I.

 

On March 3, 2014, if you happened to be in the vicinity of Gowanus, Brooklyn, you could visit the offices of Cabinet magazine, eat shepherd’s pie and drink Brooklyn Brewery beer, and—for the first thirty-two people to sign up—participate in ‘Triathlon’, billed as ‘a knockout competition hosted by Oliver Clegg, in which you can test your skills in backgammon, chess, and foosball against some of the best in our fair country’. The foosball tables, designed by Clegg, featured players modelled on himself and his wife, Natasha Chambers, both unashamedly nude (with Clegg’s goalkeeper also openly erect, like a tribal figurine; this avatar, in gold, also topped the winner’s trophy). The pieces in the finalists’ chess set were derived from bricks and floorboards salvaged from the artist’s former studio in London, which had been demolished. The pamphlet given to competitors was imprinted, on its verso, with an essay concerning the uses of play in psychoanalysis. Was ‘Triathlon’ play, then, or was it serious? Was it about the artist, or was it about the players? It was, as so often in Clegg’s work, all of these at once.

            Ludic references, biographically loaded materials, and processes of dismantling, reconstruction and/or reuse have governed Clegg’s art from the outset. What has evolved, in sync with the vagaries of the artist’s own life and with larger cultural shifts, is the meaning of their intersection, with results that are both critical and affecting. If you clasped the handles of that foosball table in Brooklyn, you were connected—to whatever degree—with the currency of human interaction in the digital age, the usefulness of self-designed systems for those without faith, the functions of structural ambiguity, and more. But we’re getting ahead of ourselves already.

Clegg’s early paintings, made on his MFA in London after he’d studied History of Art and Italian, loop us back to gameplay, a theme that would filter in and out of his art over the ensuing years. Here we also begin, pointedly, with material things that have gone out of action; that have been replaced, if not always improved upon. In Goofy (2006), the ‘canvas’ is a used art school drawing board, bearing all the scars of its lifespan: quick doodles, smears of old paint, scraps of masking tape, ghostly white tides where a previous student has gone off the edges of the paper they’d worked on. ‘Drawing studio’ is written on it (upside down, since the board’s been inverted) and the fragment of imagery here also, in a way, depicts a world turned upside-down. For near the centre is a painting of a toy figure of Disney’s Goofy—it looks like a bendy rubber figurine, it looks old—which lies prone, arms out, strongly shadowed, tossed aside. Goofy might be dead. Or he might, if used, come back to life.

What connects drawing board, toy figure and oil paint, in the early twenty-first century, is an air of melancholy redundancy, of anachronism. Oil, a medium that will do whatever you want with it once you engage, is less likely to be the art student’s choice of technology today than, say, Final Cut Pro or even a social media network itself. Children, meanwhile, don’t want figures to invest with life; they want iPads to swipe at. They want, or they’re being encouraged to want, something already formatted and constricting, not something that scales up to an imagination that grows as you go. And so something formative established over centuries—the role-play that comes with physical toys, not a limitation but a freeing to explore and expand one’s own mental capacity—is being lost, trashed. Just as something is likely lost if, as is the case at most art schools, students don’t learn to draw anymore, don’t engage with the real, non-screen world through the act of limning it. (An anecdote: a fine art lecturer friend of mine recently encountered a student who was drawing trees based on jpegs. He suggested the student go out and look at some actual trees. The student pointed at the screen. ‘That is a tree,’ he said.) To quote the title of a 2008 oil-on-drawing-board work by Clegg, featuring a halted, upside-down toy truck with its string trailing off like a noose, All Change is Not Growth, All Movement is Not Forward.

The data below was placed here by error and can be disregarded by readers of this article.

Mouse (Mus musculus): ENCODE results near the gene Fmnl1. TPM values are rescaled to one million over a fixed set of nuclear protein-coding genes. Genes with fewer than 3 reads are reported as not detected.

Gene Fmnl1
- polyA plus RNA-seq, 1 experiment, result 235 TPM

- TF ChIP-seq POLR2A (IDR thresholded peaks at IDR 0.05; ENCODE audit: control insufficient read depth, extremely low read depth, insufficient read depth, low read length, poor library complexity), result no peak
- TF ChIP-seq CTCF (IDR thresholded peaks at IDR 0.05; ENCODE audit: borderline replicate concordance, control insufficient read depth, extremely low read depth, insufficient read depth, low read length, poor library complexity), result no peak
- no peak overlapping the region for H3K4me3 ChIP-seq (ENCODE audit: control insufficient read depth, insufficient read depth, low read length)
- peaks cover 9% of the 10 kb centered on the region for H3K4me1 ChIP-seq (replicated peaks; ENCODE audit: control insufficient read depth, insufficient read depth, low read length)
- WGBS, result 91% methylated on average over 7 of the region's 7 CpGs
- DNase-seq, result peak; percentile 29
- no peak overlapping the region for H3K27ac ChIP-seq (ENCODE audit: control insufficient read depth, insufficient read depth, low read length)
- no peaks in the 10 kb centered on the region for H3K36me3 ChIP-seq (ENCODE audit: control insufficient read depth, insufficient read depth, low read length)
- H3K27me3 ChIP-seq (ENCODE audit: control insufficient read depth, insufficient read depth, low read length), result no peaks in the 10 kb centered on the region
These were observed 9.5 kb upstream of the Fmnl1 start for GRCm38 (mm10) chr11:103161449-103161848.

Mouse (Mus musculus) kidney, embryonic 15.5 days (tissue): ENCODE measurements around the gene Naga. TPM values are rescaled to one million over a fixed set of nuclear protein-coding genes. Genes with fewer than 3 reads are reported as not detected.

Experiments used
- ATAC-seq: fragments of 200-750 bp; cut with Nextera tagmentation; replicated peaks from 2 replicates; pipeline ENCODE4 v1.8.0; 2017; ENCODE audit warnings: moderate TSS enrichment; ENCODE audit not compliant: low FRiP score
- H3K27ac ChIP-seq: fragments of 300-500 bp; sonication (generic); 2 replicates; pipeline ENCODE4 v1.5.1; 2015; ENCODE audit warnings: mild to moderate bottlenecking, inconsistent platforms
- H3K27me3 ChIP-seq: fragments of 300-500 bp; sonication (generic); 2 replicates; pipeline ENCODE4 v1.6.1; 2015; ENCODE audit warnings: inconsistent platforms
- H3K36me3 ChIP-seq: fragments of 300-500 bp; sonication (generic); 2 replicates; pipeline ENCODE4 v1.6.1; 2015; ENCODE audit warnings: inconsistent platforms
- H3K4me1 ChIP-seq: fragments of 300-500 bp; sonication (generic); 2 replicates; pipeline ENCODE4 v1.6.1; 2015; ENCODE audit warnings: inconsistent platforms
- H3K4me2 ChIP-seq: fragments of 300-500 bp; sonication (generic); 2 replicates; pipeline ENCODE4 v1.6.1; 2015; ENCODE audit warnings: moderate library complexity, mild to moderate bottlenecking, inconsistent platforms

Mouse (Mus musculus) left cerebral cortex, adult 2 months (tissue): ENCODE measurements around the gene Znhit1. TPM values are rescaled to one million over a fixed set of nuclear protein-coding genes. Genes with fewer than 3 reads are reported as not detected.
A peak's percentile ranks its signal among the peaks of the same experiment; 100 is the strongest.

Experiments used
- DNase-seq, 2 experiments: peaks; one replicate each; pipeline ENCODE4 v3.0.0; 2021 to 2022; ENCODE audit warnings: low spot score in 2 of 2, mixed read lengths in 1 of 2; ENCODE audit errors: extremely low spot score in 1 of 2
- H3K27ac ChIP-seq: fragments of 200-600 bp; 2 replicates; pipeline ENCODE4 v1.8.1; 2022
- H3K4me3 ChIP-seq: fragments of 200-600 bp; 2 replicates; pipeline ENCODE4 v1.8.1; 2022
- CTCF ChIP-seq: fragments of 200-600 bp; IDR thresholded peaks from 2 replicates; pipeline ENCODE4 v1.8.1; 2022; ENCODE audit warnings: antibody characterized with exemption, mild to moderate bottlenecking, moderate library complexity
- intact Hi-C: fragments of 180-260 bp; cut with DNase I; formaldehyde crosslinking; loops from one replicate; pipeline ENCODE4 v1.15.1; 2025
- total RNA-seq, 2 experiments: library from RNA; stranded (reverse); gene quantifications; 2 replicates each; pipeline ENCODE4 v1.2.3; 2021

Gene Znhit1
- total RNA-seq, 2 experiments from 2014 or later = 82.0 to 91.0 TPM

However, this isn’t the full import of this morphing series of work. If technology is the atheist’s religion du jour, old religion is not gone either. It’s hard to avoid the fact that we live in increasingly fundamentalist times, and arguably both religious dogma and an increasingly monocultural online realm serve as ways to block thought and stifle the imagination. Given that Clegg was making work just as the Internet began to dominate the secular realm, and given that he had been educated in a strongly religious school, going to church every day, was confirmed at sixteen, and then had studied Italian art history, it’s not surprising these twin imperatives came to haunt his work; not surprising, either, that he twinned them, increasingly explicitly. After a couple of years working on drawing boards, Clegg expanded his repertoire of repurposed supports to include dismantled church pews, church donation boxes, church doors and prayer desks, as well as taken-apart liquor and beer crates, and school desks, and his figures began to move from Donald Duck, hand puppets etc al to stringed puppets of Noddy, Goofy (again), Pierrot, and the occasional human skeleton—plus a malevolent-looking Jack-in-the-box and a beatific Madonna—and the puppeteer’s apparatus, crossed sheets of wood connected to the string, here clearly resembles a cross.